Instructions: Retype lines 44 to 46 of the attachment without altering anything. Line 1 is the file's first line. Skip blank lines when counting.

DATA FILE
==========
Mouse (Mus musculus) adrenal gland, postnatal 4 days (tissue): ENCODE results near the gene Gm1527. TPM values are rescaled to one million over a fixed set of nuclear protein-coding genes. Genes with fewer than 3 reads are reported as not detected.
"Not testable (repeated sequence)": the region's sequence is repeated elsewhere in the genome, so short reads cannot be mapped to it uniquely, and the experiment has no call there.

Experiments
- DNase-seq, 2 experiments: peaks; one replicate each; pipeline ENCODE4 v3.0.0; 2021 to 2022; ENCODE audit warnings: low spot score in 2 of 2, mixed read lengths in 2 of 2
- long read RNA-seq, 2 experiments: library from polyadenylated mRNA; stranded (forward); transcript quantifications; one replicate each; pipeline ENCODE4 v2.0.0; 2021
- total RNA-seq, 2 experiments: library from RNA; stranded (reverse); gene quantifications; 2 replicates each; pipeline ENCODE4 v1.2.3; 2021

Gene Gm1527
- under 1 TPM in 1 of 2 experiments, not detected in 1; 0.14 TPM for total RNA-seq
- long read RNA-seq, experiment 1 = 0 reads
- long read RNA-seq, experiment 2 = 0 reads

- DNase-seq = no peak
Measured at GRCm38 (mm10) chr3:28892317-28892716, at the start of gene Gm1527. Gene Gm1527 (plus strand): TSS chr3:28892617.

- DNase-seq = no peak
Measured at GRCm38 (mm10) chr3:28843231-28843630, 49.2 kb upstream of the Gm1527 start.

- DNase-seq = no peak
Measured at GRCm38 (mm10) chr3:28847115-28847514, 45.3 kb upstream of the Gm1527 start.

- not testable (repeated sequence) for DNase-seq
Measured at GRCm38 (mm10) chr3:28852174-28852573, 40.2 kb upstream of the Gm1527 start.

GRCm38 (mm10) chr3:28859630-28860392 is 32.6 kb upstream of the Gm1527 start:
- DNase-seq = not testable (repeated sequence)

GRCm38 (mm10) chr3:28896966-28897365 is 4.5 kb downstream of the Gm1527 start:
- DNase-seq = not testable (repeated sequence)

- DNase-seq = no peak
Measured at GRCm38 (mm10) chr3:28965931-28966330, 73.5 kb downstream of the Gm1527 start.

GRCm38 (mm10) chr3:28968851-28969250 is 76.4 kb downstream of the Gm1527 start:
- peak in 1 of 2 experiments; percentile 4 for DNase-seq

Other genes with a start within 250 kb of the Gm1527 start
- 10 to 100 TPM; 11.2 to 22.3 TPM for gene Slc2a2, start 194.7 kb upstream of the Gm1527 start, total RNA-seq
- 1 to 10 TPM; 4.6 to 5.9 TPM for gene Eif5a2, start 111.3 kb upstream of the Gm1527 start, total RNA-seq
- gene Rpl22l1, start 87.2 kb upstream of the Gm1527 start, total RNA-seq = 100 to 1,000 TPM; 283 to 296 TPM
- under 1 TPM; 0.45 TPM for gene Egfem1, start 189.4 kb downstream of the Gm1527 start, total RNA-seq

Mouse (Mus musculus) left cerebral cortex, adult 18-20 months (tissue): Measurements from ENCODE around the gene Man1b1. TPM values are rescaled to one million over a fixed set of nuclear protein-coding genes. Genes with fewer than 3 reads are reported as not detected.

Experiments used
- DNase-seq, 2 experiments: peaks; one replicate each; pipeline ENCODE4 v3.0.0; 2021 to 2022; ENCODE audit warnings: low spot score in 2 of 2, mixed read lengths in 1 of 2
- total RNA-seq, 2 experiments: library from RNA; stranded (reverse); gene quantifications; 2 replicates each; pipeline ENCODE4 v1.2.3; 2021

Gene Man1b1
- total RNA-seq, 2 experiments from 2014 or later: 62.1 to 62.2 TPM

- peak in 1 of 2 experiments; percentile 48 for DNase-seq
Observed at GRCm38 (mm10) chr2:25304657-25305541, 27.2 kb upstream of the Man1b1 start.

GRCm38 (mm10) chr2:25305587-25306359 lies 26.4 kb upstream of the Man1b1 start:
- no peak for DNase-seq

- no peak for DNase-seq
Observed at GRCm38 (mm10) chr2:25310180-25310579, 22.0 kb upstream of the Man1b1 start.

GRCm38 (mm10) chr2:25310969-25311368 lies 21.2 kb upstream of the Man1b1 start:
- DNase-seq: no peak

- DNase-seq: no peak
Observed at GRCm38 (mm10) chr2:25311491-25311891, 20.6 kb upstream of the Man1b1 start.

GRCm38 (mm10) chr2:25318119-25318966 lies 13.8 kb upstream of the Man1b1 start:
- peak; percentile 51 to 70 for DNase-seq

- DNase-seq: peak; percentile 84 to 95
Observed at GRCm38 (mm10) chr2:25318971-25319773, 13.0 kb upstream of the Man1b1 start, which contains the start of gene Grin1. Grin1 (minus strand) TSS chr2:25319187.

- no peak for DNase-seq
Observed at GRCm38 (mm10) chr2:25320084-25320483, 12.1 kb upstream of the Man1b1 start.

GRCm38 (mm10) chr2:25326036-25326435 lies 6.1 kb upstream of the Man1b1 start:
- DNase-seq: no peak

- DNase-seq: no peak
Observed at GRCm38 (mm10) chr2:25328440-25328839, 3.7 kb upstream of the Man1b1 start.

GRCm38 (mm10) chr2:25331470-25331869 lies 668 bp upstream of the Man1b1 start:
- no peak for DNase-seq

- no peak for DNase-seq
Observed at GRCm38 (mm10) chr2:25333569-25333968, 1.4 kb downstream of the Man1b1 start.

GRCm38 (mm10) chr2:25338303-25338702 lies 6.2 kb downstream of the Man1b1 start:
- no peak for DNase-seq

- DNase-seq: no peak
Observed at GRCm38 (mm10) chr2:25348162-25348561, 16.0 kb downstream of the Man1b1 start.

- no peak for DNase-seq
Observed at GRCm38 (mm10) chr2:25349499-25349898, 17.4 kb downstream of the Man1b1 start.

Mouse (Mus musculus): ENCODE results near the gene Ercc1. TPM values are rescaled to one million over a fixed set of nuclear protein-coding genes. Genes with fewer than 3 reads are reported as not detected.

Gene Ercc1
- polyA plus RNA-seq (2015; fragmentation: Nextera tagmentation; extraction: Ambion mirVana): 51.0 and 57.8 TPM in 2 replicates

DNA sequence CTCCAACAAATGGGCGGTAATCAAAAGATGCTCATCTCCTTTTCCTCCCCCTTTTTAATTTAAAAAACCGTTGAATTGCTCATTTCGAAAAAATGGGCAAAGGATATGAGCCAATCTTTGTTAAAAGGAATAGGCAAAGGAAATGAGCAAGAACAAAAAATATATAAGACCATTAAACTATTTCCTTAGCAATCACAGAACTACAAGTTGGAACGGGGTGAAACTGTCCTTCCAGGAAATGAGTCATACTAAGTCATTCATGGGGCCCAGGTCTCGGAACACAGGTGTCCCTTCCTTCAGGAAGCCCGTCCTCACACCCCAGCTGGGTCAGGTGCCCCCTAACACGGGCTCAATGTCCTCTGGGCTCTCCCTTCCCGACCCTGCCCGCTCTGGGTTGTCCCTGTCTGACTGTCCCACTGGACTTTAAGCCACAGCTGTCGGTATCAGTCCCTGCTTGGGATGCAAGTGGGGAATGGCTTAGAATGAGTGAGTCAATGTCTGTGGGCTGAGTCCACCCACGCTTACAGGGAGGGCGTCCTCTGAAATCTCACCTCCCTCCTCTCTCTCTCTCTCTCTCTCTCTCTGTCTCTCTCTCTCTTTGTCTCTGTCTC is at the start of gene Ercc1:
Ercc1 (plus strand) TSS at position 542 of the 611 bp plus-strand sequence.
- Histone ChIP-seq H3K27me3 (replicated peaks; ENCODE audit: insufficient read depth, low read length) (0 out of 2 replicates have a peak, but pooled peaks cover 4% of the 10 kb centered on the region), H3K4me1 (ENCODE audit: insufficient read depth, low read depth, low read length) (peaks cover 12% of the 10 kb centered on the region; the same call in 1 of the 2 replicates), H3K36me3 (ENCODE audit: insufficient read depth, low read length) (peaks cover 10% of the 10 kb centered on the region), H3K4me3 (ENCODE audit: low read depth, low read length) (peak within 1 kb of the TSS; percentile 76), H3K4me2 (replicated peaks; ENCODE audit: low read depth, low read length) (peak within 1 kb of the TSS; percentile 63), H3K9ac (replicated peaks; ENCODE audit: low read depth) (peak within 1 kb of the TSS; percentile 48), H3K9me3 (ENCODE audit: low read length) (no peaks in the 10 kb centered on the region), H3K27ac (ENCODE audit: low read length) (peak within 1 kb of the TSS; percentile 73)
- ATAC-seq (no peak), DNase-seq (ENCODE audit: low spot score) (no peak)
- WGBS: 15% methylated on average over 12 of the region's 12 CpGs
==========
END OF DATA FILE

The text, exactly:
GRCm38 (mm10) chr2:25310969-25311368 lies 21.2 kb upstream of the Man1b1 start:
- DNase-seq: no peak

- DNase-seq: no peak